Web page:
The question in the subject is:
Quote
Is having everything available in "real time" where we really want to go?
It seems to beg the question of whether we actually know where we want to go in the first place.
For any newly-introduced technology, the answer to the latter is arguably usually "No". Indeed, how could it be otherwise? How could we know what the user requirements might be? We often have absolutely no idea at all.

So, what often gets delivered to the user is a product/service technology/design that exhibits certain features that the designers dream up/think/guess/anticipate that the users might find helpful/useful/enjoyable/titillating. The only way to find out for sure is a trial marketing exercise. Let the thing out in Ăź, for example. Feedback from the users will be useful as a guide for necessary design/development changes, and will also help to identify any bugs in the thing too, because you probably didn't/couldn't really test it rigorously enough anyway.

This is the classic product development approach, and various IT suppliers, including, for example, IBM, Microsoft, Amazon, Apple, Google, and Facebook have taken that approach with their products/services at one time or another. The result is usually either a product/service that continues, or one that is summarily despatched at an early stage in its life-cycle.
At the end of the day, the product/service needs to be able to turn a profit. The Amazon example is one where the life-cycle was allowed to continue for a greatly extended period, even though it apparently made a loss meanwhile. Now it makes a profit and has a commanding market presence.
This can happen because entrepreneurs usually have the freedom to exercise invention, innovation and risk-taking in a Capitalist economy. This leads to many startups and failures, with a few prominent successes - rather like the Manhattan skyline. It arguably couldn't happen in a Socialist-Communist planned command-economy, because it would go against the dominant socio-political ideology and laws.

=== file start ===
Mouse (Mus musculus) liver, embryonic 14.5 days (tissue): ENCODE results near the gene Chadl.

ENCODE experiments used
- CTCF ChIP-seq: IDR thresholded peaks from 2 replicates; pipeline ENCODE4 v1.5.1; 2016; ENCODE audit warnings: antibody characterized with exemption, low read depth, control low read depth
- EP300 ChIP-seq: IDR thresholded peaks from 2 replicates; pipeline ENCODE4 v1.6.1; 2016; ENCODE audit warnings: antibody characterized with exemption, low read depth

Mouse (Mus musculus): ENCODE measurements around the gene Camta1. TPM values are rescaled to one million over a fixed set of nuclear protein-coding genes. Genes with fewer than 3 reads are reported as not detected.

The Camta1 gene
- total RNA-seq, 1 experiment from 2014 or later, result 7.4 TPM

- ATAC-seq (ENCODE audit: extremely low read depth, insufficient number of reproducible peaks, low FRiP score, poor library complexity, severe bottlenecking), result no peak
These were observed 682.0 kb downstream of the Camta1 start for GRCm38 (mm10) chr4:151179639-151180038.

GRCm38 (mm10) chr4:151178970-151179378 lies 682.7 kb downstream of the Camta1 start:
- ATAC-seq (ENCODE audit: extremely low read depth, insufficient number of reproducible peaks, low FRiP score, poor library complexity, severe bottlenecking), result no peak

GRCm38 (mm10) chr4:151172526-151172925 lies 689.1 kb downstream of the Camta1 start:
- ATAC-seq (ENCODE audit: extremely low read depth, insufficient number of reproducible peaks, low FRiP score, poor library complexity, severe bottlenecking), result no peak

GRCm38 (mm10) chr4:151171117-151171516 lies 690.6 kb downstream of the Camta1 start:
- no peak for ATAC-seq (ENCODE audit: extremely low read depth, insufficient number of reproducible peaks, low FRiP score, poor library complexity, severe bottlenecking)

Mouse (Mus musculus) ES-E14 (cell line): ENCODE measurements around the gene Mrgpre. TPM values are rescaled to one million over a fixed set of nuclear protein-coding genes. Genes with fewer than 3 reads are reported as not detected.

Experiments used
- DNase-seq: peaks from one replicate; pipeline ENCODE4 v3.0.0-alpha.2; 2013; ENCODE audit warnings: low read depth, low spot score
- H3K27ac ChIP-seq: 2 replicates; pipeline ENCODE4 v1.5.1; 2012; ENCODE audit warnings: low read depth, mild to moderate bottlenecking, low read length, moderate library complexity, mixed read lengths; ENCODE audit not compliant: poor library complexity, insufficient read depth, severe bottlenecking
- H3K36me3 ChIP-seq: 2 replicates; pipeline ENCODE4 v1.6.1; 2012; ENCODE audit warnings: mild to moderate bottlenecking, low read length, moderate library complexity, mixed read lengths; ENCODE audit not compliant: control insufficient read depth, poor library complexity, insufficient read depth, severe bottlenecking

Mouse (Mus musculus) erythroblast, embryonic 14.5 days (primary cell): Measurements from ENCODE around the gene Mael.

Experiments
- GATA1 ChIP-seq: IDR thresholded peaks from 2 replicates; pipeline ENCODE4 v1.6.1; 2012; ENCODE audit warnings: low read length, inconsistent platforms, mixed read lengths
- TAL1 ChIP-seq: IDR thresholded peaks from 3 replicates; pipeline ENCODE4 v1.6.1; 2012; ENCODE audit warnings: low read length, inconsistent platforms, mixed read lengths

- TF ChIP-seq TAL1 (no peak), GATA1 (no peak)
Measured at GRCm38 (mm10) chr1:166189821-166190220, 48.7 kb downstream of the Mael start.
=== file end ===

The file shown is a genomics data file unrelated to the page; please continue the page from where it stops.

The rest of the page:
Psychologists tell us that research shows humans to be not naturally long-term thinkers but short-term thinkers, and suppose this to be an evolutionary survival characteristic. There is a characteristic in human nature that manifests itself as a desire/need for short-term rewards - IG (Instant Gratification).
IG has long been researched by psychologists and since the '30s has usually been incorporated unsubtly into a company's product/service marketing strategies.
Some of the new technologies that are introduced and that meet the need for IG for some users in some manner are seized on by those users, and they hammer the thing to bits, seeking max and repetitive IG. They do that because the psychological reward for the behaviour that leads a user to obtaining IG is so great that it leads to the behaviour necessarily being repeated as often as needed and as quickly as possible, so as to repeat the reward experience.
For example, texting via cellphones: how many times have you witnessed people so completely absorbed in a cellphone text "conversation" that they seem oblivious to what is around them? They are engrossed in a rewarding process.

The same can be largely true for things such as, for example, drug addiction and substance abuse (e.g., cigarette-smoking), and illicit marital affairs.
Why? Well, you cannot stop doing these things unless you force yourself to practice behaviours that avoid doing them. If you keep doing them, then you keep receiving the reward for IG (usually stimulation of the pleasure centers) that you crave/need so badly and that past experience has taught you that you can obtain again by a repetition.

The oblivious cellphone texter is in the same/similar condition. If they were not gaining some form of IG/pleasure feedback from the exercise, then they would discontinue the behaviour (assuming there was no external compulsion to continue).
Another aspect that could come into play is fear.
Fear of perceived potential loss is a very strong driver.
For example, the cellphone texter may feel apprehension/fear at the thought of missing or not replying to what might be an "important" message. So keep glued to that little screen or be sorry.

We seem to be generally susceptible to a lot of technology that can put us in this sort of condition - IG pleasure, or pleasure-fear - including, for example, compulsively watching TV, or playing computer games, or reading an engrossing book, or reading newspapers, or reading the Sunday supplement newspapers, or reading RSS feeds, or reading an encyclopaedia, or engaging in online chats or Facebook wall-posting conversations, or email inbox obsession, or watching Flickr photo-feeds, and so on.